NEW YORK (CNS) — There’s good news for Catholic viewers and all those with an interest in history: The compelling documentary “Liberating a Continent: John Paul II and the Fall of Communism” will be broadcast on PBS stations throughout the month of June (check local listings).

Produced by the Knights of Columbus, this is a fascinating 90-minute look at the crucial role the Polish pontiff played, both in public and behind the scenes, in bringing about the overthrow of Eastern Europe’s Marxist regimes. The film makes excellent use of archival footage and insights gleaned from interviews with heads of state, scholars, journalists, church leaders and St. John Paul II’s close personal acquaintances.

Narrator Jim Caveziel (“The Passion of the Christ”), shows how the future saint was shaped by history and heritage. We revisit the major influences on Karol Wojtyla: his devout parents and happy upbringing in a free Polish nation; the devastation of the Nazi invasion and World War II; life as an underground seminarian; and the crushing, demoralizing effects of Soviet-led communism on family life and faith.

As Archbishop Wojtyla of Krakow, the future pope was fearless in his defense of human rights and the reclaiming of Poland’s Catholic identity.

“There is no way that you could contest Soviet power by force,” explains professor Norman Davies, a leading expert on Polish history. “It had to be contested by spiritual power, and he did it.”

Following his election as pope in 1978, St. John Paul repeatedly proclaimed two characteristic messages: “Do not be afraid!” and “Open wide the doors to Christ!” Those exhortations kindled hope throughout the Soviet bloc while provoking dread in the Kremlin.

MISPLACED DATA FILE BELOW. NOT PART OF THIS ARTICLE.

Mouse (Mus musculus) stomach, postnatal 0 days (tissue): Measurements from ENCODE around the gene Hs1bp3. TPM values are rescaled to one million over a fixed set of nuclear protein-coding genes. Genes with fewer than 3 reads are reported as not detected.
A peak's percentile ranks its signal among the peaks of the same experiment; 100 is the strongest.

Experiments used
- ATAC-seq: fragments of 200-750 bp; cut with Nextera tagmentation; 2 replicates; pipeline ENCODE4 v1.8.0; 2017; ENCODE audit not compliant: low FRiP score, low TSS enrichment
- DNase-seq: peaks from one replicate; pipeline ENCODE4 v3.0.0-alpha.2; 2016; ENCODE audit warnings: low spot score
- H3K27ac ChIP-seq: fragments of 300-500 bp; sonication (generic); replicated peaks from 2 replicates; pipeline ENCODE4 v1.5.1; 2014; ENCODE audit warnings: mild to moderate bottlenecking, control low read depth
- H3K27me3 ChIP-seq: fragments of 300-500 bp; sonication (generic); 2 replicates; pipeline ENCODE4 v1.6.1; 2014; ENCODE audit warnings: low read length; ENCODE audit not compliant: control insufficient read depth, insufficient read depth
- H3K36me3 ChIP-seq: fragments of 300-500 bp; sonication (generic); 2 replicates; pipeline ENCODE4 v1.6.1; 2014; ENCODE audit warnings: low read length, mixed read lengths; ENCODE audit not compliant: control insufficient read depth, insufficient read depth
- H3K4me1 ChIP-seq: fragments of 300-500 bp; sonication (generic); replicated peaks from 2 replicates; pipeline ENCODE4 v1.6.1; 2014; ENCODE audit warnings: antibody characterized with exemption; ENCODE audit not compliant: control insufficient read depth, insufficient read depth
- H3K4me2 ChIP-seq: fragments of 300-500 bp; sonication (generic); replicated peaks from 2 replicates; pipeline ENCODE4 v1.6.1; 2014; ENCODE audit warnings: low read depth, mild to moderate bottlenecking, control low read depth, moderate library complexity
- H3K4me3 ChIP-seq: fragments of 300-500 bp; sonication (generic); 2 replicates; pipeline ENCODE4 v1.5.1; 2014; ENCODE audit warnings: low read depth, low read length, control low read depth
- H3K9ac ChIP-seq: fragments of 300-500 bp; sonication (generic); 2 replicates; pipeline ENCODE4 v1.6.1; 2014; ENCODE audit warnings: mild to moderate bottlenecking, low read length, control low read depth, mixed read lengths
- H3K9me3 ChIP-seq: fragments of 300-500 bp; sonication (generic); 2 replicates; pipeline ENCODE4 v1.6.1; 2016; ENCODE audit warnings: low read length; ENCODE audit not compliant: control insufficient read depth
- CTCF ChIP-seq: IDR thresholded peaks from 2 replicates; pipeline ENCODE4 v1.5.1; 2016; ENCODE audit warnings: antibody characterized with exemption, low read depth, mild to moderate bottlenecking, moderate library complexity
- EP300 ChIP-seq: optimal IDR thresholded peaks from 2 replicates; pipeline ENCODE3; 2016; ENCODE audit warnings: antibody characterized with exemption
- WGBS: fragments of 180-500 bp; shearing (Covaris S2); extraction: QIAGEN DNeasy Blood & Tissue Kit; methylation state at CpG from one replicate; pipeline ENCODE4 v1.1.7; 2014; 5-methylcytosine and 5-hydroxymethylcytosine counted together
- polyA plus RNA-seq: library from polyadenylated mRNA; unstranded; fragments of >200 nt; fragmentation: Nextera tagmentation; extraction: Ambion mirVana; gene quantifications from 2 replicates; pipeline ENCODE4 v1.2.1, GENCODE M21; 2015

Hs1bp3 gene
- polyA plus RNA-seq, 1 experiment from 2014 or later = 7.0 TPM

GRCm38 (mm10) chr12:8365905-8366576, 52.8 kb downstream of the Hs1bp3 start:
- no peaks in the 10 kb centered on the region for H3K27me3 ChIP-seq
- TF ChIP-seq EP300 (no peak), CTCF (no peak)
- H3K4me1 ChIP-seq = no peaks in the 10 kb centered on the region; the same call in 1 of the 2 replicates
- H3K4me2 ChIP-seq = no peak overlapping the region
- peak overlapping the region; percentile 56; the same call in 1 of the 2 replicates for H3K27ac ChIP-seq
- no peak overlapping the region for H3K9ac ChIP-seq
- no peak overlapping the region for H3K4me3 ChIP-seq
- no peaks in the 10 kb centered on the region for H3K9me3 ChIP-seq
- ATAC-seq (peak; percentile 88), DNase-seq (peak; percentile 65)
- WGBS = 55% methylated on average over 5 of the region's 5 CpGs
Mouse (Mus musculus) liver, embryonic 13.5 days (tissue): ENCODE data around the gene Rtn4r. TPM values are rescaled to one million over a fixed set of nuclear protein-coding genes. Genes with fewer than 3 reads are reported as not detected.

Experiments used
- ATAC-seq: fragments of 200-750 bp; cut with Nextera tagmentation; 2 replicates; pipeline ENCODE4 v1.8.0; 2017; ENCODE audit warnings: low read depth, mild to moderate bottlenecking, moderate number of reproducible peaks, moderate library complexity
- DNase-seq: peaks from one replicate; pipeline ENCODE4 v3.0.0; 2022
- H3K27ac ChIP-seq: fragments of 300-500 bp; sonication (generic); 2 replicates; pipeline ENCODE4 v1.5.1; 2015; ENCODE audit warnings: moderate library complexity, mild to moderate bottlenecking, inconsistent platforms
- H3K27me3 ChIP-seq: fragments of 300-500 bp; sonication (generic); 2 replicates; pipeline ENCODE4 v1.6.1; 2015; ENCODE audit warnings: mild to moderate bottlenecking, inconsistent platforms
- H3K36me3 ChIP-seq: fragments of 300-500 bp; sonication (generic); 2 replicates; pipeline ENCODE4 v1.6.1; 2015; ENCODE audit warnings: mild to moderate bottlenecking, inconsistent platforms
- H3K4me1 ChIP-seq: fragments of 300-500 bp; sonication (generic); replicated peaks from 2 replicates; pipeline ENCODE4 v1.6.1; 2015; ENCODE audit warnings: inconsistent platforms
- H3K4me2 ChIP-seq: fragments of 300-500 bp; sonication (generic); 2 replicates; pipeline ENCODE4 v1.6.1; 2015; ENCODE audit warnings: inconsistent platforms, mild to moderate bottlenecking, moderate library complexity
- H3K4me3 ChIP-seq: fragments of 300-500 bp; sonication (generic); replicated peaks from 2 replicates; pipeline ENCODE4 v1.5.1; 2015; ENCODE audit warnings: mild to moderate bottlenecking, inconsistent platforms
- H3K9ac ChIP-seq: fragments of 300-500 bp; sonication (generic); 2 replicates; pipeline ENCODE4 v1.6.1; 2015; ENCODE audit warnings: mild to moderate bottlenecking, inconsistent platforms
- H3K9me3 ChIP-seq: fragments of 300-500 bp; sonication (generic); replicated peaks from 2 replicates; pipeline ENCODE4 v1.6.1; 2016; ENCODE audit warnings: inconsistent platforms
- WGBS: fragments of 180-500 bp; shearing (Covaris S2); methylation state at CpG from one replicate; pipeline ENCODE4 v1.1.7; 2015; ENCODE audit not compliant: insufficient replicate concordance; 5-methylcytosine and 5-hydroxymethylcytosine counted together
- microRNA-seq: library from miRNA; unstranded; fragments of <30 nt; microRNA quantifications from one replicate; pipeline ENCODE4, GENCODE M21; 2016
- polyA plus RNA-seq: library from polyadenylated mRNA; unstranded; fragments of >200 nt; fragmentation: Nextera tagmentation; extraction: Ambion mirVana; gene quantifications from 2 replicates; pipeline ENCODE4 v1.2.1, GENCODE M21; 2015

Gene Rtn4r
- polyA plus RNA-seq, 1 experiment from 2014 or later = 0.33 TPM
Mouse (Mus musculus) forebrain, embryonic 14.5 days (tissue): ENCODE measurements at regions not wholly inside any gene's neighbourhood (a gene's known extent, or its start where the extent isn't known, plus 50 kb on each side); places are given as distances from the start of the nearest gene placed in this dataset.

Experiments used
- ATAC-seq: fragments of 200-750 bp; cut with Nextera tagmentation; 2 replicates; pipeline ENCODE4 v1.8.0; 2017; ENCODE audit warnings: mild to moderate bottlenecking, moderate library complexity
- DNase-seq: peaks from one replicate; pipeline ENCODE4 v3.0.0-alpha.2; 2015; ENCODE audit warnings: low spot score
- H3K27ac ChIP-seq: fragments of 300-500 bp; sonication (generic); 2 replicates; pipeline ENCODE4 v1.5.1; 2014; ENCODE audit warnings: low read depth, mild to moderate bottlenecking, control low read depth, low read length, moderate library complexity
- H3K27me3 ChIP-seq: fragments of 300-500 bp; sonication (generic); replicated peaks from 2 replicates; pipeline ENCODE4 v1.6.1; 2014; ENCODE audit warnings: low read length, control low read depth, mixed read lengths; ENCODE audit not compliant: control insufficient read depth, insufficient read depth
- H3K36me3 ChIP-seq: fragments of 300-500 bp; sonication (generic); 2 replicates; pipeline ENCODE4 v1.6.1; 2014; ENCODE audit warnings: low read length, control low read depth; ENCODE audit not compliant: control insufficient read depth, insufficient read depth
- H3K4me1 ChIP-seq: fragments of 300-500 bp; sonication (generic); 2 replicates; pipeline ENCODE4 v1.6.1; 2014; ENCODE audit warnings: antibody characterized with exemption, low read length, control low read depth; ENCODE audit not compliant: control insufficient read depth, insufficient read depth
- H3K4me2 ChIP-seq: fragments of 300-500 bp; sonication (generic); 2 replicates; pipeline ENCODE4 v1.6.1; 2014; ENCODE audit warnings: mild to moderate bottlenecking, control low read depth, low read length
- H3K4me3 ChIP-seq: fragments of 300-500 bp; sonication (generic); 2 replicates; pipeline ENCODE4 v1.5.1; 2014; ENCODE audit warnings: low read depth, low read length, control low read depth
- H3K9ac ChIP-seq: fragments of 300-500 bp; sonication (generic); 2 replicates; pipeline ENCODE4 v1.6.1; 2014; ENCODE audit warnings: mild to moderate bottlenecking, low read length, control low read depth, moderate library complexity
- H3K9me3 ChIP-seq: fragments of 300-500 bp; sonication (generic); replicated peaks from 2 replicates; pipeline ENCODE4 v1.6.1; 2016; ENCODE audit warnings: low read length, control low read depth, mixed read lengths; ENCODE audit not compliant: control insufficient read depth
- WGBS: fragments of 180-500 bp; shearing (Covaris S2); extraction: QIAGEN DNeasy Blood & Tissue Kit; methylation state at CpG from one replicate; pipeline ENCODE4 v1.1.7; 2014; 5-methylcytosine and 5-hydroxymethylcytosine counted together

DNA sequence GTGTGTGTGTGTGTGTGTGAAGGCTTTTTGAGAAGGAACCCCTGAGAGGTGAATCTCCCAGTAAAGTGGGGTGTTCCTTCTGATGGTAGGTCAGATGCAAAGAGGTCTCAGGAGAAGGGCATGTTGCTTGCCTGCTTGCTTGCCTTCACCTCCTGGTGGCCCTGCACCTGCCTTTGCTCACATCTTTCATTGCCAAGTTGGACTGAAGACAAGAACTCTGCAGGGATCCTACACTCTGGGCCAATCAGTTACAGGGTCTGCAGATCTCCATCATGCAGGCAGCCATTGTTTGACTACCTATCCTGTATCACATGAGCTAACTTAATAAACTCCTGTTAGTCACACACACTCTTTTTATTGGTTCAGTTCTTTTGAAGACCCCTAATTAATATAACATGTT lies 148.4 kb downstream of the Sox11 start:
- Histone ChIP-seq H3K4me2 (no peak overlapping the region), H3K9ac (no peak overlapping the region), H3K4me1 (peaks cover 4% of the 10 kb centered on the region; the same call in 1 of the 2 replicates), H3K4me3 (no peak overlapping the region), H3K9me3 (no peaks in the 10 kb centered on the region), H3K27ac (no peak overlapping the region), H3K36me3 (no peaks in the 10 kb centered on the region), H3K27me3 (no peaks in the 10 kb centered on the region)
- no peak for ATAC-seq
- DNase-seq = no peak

A pivotal moment came with the pontiff’s first return visit to Poland in June 1979. As the film recounts, his journey served as the inspiration for the birth of the Solidarity movement and for a wave of free thinking that spread like wildfire.

Nearly 40 years later, the saint’s words during his open-air Mass in Victory Square in Warsaw, Poland, still resonate: “I who am a son of the land of Poland and who am also Pope John Paul II, I cry from all the depths of this millennium, I cry on the vigil of Pentecost: ‘Let your Spirit descend and renew the face of the earth, the face of this land.'”

As papal biographer George Weigel notes, “What John Paul II inspired was a genuine revolution of conscience in Poland and indeed through Central and Eastern Europe in which people decided to live outside the confines of the communist culture of the time.”

“Liberating a Continent” is chock full of interesting facts. During the 1980 Summer Olympics, held in Moscow, the Soviets sent television antennae to every home in their satellite countries to encourage viewership. People discovered, however, that by adjusting the aerial they could pick up Polish television instead, and be inspired by the reforms sweeping that nation.

In 1981, we learn, John Paul wrote a personal letter to Soviet leader Leonid Brezhnev. Troops under Brezhnev’s command were assembling along the Polish border, and invasion fears were high. The pope did not receive a reply — but no attack took place, either.

The pope’s dealings with the other side in the Cold War were equally significant. He held a private meeting with Ronald Reagan, for instance, just six days before the U.S. president delivered his famous 1987 speech at the Berlin Wall.

Historians and journalists familiar with declassified KGB documents reveal the vast Soviet campaign to thwart John Paul’s moral crusade as well as the Soviet role in the failed attempt on his life in May 1981.

For more information on “Liberating a Continent: John Paul II and the Fall of Communism” or to purchase it on DVD, visit


McAleer is a guest reviewer for Catholic News Service.